Parkour time in the streets!


Parkour time in the streets!


The aim of Parkour is essentially to overcome obstacles, both natural and artificial; obstacles can be everything from rocks, rivers, or branches to walls, terraces, or railings. A traceur cultivates the ability to trace alternative means of movement and direction, which may be used both in everyday life as well as in emergency situations. This is why it is difficult to categorise Parkour, because some consider it an extreme sport while others a martial art. There are many, however, who are eager to class Parkour in its own category: “Parkour is Parkour.”

Parkour was established by David Belle in the 80s, and its birthplace is Lisses, a Parisian suburb. Born in Vietnam, the soldier, firefighter, student of Methode Naturelle, and father and mentor of David Belle, Raymond Belle, is also considered as an inspirer of Parkour. The term Parkour comes from Parcours du Combattant, the classic obstacle-course method of military training. Hubert Kounde, David Belle’s friend, had the idea to borrow the word parcours (which means route), replace the letter “c” by the letter “k” to suggest aggressiveness, and remove the soundless letter “s” as it was contrary to the philosophy of Parkour for minimum energy consumption.[1]

A big part of Parkour is defined by the saying “être et durer” which literally translates as “to be and to last”. This means that the traceur`s movement should not only be effective as to its direct target, which is the transfer from A to B, but also as to the traceur`s “lifetime”. Practice should be executed in a manner so that there is no injury or stress to the body, particularly to the joints. Another part of Parkour is defined by the development of one’s ability to find (alternative) solutions to the problems and obstacles of everyday life. Specifically, Andi Kalteis, an Austrian traceur with extensive experience, says in documentary Parkour Journeys:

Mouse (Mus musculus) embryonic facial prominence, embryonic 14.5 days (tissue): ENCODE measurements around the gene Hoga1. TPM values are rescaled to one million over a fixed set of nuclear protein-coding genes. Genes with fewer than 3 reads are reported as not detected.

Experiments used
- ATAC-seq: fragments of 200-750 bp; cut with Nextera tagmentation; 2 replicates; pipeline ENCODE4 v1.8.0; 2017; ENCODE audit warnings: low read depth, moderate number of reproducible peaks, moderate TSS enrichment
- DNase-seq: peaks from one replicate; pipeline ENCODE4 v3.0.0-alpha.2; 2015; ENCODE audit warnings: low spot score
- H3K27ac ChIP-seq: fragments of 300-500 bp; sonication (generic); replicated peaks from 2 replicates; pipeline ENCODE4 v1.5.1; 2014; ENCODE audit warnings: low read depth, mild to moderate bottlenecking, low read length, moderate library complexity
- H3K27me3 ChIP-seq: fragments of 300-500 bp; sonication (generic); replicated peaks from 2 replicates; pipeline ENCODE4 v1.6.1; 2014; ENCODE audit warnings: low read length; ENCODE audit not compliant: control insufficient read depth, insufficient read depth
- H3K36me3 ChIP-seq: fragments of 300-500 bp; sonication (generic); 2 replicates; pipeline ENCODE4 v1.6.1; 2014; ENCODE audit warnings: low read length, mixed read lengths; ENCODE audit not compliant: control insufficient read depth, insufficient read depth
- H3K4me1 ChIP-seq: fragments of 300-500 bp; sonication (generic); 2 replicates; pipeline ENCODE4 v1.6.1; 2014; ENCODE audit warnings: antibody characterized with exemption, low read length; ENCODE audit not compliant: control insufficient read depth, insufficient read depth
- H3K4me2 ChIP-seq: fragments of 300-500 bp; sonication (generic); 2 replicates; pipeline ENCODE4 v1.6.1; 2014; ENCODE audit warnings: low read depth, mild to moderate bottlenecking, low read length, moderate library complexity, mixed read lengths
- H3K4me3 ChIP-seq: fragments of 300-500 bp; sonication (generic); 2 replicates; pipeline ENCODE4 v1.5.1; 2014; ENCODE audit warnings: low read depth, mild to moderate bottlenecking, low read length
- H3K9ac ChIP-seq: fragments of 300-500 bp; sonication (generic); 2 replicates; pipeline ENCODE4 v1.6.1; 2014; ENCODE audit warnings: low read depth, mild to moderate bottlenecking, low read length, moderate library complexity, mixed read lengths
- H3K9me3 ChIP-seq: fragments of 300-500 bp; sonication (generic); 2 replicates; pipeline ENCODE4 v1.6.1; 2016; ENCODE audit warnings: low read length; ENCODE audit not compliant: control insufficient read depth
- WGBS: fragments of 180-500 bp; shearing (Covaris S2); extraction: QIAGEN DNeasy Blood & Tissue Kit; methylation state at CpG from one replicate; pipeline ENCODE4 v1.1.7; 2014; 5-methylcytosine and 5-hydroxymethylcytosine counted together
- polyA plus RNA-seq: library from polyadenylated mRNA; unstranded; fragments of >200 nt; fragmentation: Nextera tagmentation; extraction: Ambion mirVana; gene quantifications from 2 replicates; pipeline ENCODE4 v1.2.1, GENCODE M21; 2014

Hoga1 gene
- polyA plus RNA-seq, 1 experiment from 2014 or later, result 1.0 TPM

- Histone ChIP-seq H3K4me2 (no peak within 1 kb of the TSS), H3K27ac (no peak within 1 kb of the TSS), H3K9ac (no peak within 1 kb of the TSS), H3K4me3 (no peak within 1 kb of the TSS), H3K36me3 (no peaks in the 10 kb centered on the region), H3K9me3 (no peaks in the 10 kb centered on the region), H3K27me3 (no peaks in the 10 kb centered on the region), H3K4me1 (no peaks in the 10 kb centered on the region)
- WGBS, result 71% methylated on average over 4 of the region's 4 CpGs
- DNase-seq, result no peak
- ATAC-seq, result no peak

“When you start to move with your own personal way, you will realize how Parkour also changes other things in your life. And you see that you approach problems - in your job for example - differently because you have practiced to overcome obstacles in an optimal way. [...] This comes early to some and late to others. [...] I am no longer saying 'I am doing Parkour', but 'I am living Parkour' because its philosophy has become my life, the way I do everything.”[2]
Others talk about the capacity to move without thinking. Just like a person who walks and drives without thinking his movements one by one, a traceur can learn to overcome obstacles by using only his subconscious. Some people call this state “flow”, according to the theory of Mihaly Csikszentmihalyi, Professor of Psychology, even though the use of the term is disregarded by many as they find it distasteful. Finally, it is noted that Parkour is a noble activity that advocates, among many other virtues, solidarity, lack of competition, altruism, respect for foreign-owned property, and the law in general.
Technical terminology

The movement of Parkour is complex, but is based on some fundamental movements or categories of movements, from which all secondary movements come from. These are the following:
Franchissement (Breakthrough/Underbar): Passing between two barriers, usually horizontally.
Laché (Release): Releasing hands from a (horizontal) barrier, either for the traceur to grab onto another barrier or land on the ground.